The Mitchell Marsh fiasco, and the selection bungle that followed, is as much to be concerned about as any of this other childish back and forth in regards to the DRS controversy still being played out in India. It is much more at the heart of what still cruels Australian cricket in their hope to return to world dominance.
Mitch Marsh was chosen for the tour to India, more on previously identified talent than performance. He wasn’t the only one (yes I’m looking at you Glenn Maxwell), but his selection came further under the microscope this week, when he was sent home from the tour with a damaged shoulder. Yes, this is apparently the same shoulder that was injured during the January ODI series against Pakistan that meant he was under a cloud to tour. Something that was never mentioned again until the recent Test finished. This surely raises the question as to whether he was fully fit at any time to perform the duties asked of him as an all-rounder in the Test team. As it was, he bowled a total of five overs in two matches. What would have happened had he had to shoulder (no pun intended) a larger burden with the ball? Would he have been able to do it? And if he didn’t would the support staff or selectors have taken the blame for that? It seems a rather big risk to make, given that he hasn’t been contributing anything worthwhile with the bat. Can the selectors fully justify the decision to play Marsh at all, let alone if he is carrying an injury? It is yet another example of the mixed messages the panel is sending to players.
And it continued with the decision to send Marcus Stoinis as Marsh’s replacement in the squad.
No one can disparage what Marcus Stoinis did in that one ODI innings in New Zealand. It was a terrific knock, which fell just short of leading Australia to victory. It should be noted however that it was played without pressure on his back, as the unlikelihood of a victory allowed him to free his arms and swing hard. The boundaries were also very VERY short, such that even if he hadn’t been striking the ball so well, they would have managed to clear the boundary. The wicket was also flat and the white balls were no longer swinging. Everything was in his favour – and he took it, admirably – but the conditions are nothing like he will face in first class cricket, and certainly not in a Test series in India.
This is where Australia’s selection policy must one again be brought to bear. The figures as presented by Brydon Coverdale are significant.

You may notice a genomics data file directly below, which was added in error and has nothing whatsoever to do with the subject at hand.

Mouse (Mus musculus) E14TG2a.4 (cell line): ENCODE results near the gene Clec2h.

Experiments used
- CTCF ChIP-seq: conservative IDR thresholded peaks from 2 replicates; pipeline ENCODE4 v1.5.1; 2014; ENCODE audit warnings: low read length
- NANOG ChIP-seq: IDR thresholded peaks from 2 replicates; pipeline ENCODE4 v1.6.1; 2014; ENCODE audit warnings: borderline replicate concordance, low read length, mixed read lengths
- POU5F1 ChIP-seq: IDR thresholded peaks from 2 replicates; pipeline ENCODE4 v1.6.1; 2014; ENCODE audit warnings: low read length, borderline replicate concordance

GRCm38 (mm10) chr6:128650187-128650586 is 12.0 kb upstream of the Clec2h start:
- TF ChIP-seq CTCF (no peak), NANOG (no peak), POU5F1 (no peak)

2016-17 Shield runs: Henriques 659 at 65.90, Cartwright 520 at 37.14, Wildermuth 501 at 35.78, Stoinis 172 at 15.63— Brydon Coverdale (@brydoncoverdale) March 8, 2017
Australia pick Stoinis.
And again, when Chairman Trevor Hohns came out and said that the selectors went for whom they considered the strongest bowler, Brydon was on board again with a logical response.
Australia have taken 40 wickets in two Tests, Marsh bowled 5 overs in total and there's an 8-day rest between Tests. But yeah nevermind. https://t.co/iTkD1SO1qe— Brydon Coverdale (@brydoncoverdale) March 9, 2017
Which poses the question once again – why are players being chosen in Test squads on form in shorter form cricket or on past form and not current form in first class cricket?
George Bailey was chosen for the 2013/14 Ashes series on the back of scoring a thousand runs on the concrete roads and small boundaries that make up an ODI tour of India. Everyone likes George. He’s the kid who is always smiling and you really want to succeed, but just never quite makes it. And he smiled all the way through that five Test whitewash on home soil. Yet by the end of the series it was shown that his feasting of attacks against deliveries that are gun-barrel straight on flat decks wasn’t able to be transferred to the Test arena, despite his crowd pleasing effort in taking 28 runs off one James Anderson over in Perth – perhaps his most memorable innings. But the experiment of picking a player on one day form came to an inevitable end.
Other players have come and gone in the same fashion for pretty much the same results. Glenn Maxwell has been tried before, and within a week we will likely see him tried again. Xavier Doherty couldn’t convert one day frugalness to Test match success. Ditto Michael Beer. James Faulkner got one Test as a fill in and hasn’t threatened since. Any number of other players could be put forward as examples. Let’s face it – how did Sam Haezlett get chosen on that ODI tour of New Zealand? And how does Usman Khawaja go from averaging 50 in the home series Tests to missing out in India? Stoinis may not play a Test in India, and no one doubts his credentials, but surely form, and the CORRECT form, should be the leading category in selection in the national team.